EKOS has been noticing a continuous rise of the NDP in its polling, which has been documented by other polling firms as well since the NDP’s win in the Alberta Provincial Electon. However, EKOS remains the only polling firm that puts the NDP squarely in first place in terms of the popular vote.
The iPolitics article about the most recent EKOS poll projects the NDP winning 146 seats, the Conservatives 102, the Liberals 85, the Bloc Quebecois 4, and the Greens 1, which would deliver the NDP a minority government, likely with Liberal confidence and supply.
Here is what my model shows*:
British Columbia: 33% New Democratic (14 seats), 31% Conservative (18 seats), 25% Liberal (8 seats), 9% Green (2 seats) (42 seats) NDP and Liberal gains at expense of Conservatives
Alberta: 44% Conservative (24 seats), 31% New Democratic (7 seats), 17% Liberal (3 seats), 4% (0 seats) Green (34 seats) NDP and Liberal gains at expense of Conservatives
Saskatchewan: 41% Conservative (10 seats), 25% New Democratic (2 seats), 23% Green (2 seats), 8% Liberal (0 seats) (14 seats) NDP and Green gains at expense of Conservatives and Liberals
Manitoba: 39% Conservative (9 seats), 29% Liberal (3 seats), 22% New Democratic (2 seats), 8% Green (0 seats) (14 seats) Liberal gains at expense of Conservatives
Ontario: 36% New Democratic (70 seats), 26% Conservative (25 seats), 26% Liberal (21 seats), 8% Green (5 seats) (121 seats) NDP, Liberal, and Green gains at expense of Conservatives
Quebec: 35% New Democratic (49 seats), 21% Bloc Quebecois (11 seats), 18% Conservative (9 seats), 16% Liberal (8 seats), 5% Green (1 seat) (78 seats) Bloc and Conservative gains at expense of NDP
Atlantic Canada: 43% Liberal (23 seats), 30% New Democratic (6 seats), 18% Conservative (3 seats), 6% Green (0 seats) (32 seats) Liberal gains at expense of Conservatives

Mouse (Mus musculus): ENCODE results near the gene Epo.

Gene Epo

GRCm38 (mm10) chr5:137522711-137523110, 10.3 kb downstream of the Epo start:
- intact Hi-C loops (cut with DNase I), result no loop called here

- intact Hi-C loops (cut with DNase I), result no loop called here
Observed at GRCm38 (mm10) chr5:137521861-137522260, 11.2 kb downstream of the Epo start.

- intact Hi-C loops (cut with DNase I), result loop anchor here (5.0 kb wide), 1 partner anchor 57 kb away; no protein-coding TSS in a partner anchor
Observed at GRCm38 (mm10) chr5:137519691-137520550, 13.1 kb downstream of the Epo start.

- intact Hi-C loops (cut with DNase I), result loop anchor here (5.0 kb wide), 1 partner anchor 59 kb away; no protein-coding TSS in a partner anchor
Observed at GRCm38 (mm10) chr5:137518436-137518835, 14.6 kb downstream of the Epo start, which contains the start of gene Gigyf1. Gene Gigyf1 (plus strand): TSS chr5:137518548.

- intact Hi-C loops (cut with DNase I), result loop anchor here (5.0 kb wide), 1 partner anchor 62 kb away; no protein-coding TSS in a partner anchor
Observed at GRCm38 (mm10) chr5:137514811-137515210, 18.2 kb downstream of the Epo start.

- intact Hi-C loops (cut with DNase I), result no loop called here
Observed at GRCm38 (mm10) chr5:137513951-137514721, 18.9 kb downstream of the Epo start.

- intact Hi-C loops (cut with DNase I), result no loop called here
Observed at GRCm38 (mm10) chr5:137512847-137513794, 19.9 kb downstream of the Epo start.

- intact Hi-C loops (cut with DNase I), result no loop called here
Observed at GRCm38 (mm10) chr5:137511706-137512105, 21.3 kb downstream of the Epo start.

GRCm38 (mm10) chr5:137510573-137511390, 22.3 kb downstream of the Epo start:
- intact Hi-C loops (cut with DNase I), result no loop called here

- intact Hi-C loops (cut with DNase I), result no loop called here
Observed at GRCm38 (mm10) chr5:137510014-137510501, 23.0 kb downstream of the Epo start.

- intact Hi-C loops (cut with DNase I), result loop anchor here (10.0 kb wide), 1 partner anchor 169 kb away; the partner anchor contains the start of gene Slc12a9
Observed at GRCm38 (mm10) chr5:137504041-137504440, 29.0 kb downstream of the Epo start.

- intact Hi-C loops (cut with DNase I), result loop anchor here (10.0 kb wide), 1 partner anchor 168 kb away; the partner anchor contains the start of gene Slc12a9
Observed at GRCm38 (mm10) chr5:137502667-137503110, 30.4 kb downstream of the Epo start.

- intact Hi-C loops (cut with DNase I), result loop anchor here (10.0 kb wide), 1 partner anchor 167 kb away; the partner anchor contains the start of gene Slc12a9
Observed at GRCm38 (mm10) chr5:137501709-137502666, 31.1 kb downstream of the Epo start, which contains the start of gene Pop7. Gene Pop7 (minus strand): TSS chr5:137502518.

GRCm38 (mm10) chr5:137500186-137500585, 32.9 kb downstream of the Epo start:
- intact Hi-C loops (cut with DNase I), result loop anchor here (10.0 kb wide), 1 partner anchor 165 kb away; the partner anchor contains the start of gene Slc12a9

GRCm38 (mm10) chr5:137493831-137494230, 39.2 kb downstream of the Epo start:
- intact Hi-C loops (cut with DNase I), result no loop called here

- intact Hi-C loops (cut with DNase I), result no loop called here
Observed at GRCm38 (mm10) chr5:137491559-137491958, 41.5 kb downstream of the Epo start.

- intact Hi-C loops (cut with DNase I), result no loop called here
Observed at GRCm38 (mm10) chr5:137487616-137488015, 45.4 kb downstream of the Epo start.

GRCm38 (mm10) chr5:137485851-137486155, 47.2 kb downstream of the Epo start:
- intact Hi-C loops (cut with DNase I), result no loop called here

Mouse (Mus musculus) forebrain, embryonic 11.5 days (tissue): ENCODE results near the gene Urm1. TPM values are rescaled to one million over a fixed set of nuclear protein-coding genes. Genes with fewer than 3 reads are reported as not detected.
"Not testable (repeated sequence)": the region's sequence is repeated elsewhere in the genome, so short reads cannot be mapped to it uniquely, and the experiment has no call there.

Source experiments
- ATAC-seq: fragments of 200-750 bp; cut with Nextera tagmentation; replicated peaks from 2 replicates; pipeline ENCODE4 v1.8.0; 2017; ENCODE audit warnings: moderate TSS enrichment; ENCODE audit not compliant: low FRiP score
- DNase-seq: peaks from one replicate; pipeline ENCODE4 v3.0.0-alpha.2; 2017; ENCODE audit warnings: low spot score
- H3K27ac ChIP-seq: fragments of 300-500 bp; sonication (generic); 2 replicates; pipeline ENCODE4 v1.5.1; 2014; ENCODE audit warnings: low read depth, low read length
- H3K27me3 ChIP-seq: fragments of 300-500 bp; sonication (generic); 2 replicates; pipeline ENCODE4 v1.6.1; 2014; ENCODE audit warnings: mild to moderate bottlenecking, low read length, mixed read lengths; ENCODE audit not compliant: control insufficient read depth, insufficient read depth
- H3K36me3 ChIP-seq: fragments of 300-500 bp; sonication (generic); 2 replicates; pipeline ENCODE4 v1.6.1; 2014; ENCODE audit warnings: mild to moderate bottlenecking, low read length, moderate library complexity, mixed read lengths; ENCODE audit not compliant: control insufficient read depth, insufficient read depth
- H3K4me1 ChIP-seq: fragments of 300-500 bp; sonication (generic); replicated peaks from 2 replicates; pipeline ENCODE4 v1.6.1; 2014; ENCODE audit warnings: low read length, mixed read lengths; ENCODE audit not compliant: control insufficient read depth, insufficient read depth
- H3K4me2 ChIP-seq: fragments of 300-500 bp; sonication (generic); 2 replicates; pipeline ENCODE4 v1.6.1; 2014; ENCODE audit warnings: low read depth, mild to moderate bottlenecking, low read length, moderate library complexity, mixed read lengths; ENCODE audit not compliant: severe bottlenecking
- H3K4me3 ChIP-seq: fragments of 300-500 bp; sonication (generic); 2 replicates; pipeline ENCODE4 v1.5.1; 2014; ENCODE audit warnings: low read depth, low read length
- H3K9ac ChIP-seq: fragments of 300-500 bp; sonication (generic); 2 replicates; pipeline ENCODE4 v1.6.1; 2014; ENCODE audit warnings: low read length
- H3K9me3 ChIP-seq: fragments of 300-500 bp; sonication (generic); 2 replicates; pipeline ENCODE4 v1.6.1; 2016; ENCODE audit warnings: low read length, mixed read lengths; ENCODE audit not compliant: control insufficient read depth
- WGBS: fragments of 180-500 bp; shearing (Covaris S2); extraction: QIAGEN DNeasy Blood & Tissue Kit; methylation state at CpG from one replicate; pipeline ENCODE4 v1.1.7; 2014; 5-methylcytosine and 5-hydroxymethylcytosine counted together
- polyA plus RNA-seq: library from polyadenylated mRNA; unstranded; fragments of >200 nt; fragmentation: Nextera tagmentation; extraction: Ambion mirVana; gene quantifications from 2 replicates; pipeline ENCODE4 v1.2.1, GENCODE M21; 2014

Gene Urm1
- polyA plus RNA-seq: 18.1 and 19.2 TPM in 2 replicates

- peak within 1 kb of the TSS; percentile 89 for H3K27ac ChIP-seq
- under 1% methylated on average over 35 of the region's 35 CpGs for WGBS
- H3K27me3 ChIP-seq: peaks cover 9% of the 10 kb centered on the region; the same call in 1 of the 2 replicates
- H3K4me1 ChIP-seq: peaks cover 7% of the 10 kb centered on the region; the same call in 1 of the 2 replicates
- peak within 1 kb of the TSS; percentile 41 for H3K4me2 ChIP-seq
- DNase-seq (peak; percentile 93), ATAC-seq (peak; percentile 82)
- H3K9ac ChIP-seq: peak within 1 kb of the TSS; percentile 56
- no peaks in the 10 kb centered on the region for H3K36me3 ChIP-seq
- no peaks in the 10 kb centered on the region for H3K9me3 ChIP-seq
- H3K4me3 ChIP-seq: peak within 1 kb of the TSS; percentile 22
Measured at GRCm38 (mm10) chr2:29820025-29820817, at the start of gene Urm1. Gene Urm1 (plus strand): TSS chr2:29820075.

Total: 33.6% New Democratic (150 seats), 26.9% Conservative (100 seats), 23.3% Liberal (66 seats), 7.3% Green (11 seats), 5.1% Bloc Quebecois (11 seats), 4% Other (0 seats)
*Northern Canada is not represented in this poll, so their results will be the status quo for the sake of simplicity.
In comparison to the iPolitics projection, my projection has the NDP and Conservatives largely at the same place. The main difference is that the Liberal projection is significantly lower, with those seats distributed to the Greens and Bloc. One fault of this model is that the Greens are overrepresented due to the large seat counts of Ontario and Quebec without any subregional data. The projection gets skewed with larger numbers of seats, and the equation needs to be tweaked to account for that.
These results predict an NDP minority government with 150 seats, up 47 from their 2011 results. The Conservatives will drop 62 seats to 100. The Liberals will nearly double their caucus with 66 seats, but remain in third place. The Bloc Quebecois will have a partial resurgence, increasing from 4 to 11 seats. If this projection is right about the Greens, they will quintuple their caucus, with huge gains in Ontario.
In terms of regional trends, the Conservatives are declining everywhere except for Quebec. The NDP is registering gains in British Columbia, Alberta, Saskatchewan, and Ontario, stagnation in Manitoba and Atlantic Canada, and declines in Quebec from their 2011 results. The Liberals are registering gains in British Columbia, Alberta, Manitoba, Ontario, and Atlantic Canada, stagnating in Quebec, and declining in Saskatchewan from their 2011 results. The Greens are gaining in British Columbia, Ontario, and Quebec. The Bloc is gaining ground in Quebec. No word on the Forces et Democratie, whom pollsters have neglected to include up to this point.